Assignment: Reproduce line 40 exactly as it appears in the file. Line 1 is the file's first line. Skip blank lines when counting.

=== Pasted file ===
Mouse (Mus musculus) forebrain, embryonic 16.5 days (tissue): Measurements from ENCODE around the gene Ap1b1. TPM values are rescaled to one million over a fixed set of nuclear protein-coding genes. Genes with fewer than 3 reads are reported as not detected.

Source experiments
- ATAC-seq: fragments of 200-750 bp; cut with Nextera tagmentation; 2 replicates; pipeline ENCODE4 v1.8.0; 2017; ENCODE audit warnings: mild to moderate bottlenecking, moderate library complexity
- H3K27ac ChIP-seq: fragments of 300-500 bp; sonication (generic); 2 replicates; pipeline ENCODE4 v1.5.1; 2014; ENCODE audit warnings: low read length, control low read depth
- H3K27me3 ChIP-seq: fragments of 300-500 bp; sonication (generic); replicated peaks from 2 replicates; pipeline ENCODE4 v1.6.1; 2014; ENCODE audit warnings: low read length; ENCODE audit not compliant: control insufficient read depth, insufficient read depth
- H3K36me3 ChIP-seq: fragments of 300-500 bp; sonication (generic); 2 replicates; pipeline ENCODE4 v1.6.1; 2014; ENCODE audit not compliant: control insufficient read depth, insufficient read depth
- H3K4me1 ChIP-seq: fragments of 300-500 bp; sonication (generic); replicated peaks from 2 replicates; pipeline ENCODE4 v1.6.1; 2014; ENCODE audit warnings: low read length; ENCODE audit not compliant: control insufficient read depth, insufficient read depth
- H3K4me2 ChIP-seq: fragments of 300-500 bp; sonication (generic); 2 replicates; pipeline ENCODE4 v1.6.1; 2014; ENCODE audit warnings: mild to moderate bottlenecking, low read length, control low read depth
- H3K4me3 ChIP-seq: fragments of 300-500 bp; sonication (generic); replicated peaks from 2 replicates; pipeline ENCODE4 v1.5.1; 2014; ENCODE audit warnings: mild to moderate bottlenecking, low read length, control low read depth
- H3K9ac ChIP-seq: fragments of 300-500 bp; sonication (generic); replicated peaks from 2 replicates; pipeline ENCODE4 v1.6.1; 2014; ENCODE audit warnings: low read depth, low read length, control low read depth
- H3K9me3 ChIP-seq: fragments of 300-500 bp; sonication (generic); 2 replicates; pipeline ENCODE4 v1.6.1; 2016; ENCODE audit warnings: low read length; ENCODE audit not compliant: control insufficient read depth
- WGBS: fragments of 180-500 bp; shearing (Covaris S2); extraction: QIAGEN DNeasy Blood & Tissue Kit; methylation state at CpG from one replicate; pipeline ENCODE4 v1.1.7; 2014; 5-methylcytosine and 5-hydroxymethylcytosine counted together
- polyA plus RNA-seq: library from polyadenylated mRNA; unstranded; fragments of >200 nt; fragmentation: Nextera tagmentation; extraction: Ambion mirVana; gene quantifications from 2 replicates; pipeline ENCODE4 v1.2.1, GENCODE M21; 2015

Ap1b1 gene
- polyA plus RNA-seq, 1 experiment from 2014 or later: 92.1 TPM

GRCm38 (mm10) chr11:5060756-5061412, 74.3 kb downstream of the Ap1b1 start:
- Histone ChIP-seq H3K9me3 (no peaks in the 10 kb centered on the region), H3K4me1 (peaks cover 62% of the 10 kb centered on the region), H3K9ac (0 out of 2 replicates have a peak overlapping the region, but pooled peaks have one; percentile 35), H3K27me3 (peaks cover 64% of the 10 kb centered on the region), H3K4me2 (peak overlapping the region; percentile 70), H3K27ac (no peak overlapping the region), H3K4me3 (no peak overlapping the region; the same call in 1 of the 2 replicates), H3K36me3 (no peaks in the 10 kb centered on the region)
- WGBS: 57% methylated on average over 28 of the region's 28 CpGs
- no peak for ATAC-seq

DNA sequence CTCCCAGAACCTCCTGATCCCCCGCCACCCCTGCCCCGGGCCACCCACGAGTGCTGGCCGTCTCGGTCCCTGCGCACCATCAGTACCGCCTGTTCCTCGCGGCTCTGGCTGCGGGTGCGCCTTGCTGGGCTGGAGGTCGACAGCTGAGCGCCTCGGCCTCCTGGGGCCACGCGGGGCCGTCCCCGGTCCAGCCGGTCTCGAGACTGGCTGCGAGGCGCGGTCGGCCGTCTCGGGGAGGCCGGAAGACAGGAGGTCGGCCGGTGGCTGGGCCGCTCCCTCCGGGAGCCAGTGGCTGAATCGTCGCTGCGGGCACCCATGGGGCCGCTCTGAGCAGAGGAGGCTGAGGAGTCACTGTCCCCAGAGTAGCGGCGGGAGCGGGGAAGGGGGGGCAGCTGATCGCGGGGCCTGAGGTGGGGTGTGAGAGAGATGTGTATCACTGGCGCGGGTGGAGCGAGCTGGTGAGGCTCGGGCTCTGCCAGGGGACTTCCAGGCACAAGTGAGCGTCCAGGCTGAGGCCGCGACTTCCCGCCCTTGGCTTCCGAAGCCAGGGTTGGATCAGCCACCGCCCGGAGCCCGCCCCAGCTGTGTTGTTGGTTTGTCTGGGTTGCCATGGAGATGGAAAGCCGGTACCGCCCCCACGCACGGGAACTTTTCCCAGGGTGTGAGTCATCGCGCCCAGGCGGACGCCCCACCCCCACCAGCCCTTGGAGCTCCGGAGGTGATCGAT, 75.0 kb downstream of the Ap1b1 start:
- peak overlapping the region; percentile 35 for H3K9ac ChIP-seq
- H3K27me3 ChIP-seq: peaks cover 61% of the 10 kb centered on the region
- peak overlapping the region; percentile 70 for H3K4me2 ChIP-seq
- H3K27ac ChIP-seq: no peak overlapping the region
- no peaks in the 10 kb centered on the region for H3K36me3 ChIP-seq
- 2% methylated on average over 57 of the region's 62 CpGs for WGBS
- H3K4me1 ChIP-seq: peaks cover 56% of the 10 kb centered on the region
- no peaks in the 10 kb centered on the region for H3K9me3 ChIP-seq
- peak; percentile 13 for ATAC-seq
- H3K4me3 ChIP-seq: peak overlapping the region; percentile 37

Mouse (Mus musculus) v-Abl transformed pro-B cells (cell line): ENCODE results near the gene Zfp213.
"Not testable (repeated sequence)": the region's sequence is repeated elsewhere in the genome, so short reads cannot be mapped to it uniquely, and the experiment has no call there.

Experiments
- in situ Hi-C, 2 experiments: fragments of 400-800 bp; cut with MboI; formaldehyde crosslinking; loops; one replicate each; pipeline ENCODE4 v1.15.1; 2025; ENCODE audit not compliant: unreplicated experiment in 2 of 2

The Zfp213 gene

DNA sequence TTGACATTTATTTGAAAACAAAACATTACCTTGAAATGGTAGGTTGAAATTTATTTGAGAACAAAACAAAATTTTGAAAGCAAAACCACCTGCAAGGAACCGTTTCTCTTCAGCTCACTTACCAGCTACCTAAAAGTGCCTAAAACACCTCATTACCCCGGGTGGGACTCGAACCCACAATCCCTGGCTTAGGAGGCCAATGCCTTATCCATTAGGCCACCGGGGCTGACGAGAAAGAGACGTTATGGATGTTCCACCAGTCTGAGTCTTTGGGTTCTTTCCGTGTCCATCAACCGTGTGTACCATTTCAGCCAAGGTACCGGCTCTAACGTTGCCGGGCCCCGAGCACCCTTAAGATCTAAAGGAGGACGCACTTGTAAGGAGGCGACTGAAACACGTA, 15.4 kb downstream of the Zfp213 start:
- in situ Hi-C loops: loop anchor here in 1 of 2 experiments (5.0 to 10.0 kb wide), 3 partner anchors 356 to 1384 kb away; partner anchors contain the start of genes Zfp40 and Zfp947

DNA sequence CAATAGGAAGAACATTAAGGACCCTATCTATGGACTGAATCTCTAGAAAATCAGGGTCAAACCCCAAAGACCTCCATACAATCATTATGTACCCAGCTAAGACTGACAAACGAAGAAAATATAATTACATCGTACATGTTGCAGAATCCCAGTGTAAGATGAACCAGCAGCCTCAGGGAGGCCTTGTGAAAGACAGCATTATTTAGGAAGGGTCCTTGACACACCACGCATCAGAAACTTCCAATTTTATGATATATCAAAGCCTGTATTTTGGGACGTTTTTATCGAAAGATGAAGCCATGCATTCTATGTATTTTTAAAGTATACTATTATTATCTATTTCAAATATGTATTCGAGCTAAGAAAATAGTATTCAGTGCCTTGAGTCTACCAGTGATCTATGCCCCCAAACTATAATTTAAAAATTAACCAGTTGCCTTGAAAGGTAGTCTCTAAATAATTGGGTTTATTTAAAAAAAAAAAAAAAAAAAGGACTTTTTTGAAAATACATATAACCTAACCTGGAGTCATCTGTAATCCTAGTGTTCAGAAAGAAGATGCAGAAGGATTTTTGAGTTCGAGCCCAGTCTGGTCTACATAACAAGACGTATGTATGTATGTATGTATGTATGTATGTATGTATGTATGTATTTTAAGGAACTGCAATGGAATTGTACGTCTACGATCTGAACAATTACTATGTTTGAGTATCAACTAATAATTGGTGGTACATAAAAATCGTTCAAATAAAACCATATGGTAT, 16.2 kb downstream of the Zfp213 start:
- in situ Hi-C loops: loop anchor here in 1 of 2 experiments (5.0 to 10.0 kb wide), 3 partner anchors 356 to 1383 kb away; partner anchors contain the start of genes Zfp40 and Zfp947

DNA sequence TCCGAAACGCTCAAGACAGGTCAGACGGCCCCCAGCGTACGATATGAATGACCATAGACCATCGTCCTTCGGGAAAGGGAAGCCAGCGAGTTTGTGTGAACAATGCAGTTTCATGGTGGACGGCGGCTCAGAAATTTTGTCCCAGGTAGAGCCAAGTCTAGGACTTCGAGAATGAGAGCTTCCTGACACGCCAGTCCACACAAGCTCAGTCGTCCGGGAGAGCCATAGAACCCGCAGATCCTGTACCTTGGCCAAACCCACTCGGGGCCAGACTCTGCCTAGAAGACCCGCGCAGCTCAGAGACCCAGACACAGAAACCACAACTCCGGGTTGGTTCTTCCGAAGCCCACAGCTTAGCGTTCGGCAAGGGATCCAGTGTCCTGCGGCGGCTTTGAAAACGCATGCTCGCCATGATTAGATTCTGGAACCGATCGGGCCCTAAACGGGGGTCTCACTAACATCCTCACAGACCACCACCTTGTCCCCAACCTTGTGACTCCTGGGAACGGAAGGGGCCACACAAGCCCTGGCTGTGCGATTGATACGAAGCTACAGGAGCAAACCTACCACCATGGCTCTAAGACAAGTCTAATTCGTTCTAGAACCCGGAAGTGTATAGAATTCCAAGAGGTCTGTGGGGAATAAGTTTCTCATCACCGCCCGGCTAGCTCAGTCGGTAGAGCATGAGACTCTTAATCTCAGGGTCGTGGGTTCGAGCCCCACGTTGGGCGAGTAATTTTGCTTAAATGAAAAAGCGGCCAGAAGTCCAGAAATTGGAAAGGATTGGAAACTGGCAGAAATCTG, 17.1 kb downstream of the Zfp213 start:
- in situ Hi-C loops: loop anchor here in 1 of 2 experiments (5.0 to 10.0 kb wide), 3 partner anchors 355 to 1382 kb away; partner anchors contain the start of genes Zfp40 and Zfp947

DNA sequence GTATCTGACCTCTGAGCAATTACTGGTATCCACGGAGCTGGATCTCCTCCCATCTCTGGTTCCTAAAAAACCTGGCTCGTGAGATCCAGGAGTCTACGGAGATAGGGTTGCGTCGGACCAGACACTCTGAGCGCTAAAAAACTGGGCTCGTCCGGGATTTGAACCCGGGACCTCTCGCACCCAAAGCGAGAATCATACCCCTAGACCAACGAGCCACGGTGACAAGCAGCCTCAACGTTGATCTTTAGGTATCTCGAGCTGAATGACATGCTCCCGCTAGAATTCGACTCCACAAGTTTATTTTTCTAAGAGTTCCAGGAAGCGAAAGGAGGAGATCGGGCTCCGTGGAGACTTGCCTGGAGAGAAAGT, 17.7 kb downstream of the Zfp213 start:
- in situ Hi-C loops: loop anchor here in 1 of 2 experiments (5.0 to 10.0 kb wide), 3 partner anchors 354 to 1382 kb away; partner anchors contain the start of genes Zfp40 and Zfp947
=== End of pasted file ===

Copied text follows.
DNA sequence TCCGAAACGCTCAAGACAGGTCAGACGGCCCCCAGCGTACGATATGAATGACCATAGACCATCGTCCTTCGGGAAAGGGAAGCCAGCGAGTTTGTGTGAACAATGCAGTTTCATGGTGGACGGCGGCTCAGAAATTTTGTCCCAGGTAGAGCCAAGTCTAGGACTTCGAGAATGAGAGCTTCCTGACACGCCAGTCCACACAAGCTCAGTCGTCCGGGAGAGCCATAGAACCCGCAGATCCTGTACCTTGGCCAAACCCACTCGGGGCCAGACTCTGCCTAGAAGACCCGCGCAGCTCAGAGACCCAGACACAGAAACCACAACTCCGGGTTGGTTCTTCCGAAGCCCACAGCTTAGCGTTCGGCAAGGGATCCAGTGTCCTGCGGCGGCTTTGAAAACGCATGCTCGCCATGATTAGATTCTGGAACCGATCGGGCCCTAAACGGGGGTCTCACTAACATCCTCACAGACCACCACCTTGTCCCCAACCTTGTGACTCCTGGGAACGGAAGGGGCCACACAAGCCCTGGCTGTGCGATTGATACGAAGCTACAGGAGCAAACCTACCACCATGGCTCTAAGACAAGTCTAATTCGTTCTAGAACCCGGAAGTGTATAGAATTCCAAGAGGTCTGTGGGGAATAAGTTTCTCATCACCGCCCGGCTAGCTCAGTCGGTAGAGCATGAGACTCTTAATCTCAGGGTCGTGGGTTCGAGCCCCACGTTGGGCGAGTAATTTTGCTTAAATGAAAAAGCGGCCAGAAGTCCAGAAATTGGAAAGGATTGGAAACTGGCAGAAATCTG, 17.1 kb downstream of the Zfp213 start: